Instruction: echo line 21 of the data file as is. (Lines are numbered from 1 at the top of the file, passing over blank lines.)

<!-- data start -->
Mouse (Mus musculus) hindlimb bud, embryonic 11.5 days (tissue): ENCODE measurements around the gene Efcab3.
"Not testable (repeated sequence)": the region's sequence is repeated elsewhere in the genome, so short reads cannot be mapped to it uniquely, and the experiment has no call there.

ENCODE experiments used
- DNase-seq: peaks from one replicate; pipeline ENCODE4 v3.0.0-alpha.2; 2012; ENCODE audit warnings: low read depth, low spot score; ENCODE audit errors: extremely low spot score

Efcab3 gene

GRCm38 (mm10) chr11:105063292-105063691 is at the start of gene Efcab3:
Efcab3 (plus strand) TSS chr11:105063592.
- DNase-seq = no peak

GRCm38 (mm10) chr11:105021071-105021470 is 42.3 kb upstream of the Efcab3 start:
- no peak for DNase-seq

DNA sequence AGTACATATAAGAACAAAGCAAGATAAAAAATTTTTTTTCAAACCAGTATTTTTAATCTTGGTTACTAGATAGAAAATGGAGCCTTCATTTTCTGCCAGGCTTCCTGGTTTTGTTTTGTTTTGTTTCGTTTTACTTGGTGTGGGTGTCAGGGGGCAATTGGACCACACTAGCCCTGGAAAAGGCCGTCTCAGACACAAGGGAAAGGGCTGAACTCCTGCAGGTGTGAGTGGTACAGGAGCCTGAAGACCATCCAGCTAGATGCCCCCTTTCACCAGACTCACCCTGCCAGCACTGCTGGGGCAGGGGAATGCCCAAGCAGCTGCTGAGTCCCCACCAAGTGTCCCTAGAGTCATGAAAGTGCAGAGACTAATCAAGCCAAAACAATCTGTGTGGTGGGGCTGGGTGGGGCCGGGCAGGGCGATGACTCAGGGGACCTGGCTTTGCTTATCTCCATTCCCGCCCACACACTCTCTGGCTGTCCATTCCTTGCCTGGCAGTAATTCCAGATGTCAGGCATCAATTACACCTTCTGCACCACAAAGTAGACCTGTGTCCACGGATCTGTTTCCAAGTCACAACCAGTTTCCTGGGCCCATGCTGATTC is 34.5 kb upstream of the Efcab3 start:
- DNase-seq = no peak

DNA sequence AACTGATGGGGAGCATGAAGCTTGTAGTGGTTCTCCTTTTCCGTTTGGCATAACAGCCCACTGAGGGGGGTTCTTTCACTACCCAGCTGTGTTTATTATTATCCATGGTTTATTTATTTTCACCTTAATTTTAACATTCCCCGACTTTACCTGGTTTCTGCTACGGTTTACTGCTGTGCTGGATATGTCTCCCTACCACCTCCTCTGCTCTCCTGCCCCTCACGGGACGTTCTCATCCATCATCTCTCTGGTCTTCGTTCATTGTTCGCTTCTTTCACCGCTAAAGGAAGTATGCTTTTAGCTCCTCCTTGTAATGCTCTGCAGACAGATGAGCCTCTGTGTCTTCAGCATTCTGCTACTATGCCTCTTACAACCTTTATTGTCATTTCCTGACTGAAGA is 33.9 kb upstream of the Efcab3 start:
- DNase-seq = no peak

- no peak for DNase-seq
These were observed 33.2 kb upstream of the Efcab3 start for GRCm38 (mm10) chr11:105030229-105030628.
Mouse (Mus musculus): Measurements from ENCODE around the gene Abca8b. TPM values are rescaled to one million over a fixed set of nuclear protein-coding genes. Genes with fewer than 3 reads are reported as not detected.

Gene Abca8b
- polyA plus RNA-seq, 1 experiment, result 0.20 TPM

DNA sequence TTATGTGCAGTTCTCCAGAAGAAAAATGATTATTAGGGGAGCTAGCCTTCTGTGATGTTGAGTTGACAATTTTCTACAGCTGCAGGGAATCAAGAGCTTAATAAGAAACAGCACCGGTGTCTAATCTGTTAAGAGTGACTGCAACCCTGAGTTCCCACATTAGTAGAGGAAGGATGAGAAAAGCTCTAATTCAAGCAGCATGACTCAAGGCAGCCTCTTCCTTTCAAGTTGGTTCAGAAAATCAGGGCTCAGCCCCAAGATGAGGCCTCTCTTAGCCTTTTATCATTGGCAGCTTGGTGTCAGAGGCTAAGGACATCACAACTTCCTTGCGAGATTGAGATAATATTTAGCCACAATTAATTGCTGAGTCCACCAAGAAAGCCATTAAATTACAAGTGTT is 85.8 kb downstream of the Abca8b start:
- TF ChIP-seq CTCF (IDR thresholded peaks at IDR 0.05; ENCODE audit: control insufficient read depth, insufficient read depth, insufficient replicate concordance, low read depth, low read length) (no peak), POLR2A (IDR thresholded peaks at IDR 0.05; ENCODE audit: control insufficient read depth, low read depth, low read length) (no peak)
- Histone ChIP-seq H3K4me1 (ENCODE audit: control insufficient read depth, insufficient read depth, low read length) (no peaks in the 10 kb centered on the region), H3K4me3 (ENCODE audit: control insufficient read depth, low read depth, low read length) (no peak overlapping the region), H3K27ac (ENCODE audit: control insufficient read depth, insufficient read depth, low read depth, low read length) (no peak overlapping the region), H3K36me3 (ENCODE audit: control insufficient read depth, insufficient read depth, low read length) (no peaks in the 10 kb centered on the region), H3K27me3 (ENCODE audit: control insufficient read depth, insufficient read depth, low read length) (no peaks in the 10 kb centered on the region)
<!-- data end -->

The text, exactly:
- TF ChIP-seq CTCF (IDR thresholded peaks at IDR 0.05; ENCODE audit: control insufficient read depth, insufficient read depth, insufficient replicate concordance, low read depth, low read length) (no peak), POLR2A (IDR thresholded peaks at IDR 0.05; ENCODE audit: control insufficient read depth, low read depth, low read length) (no peak)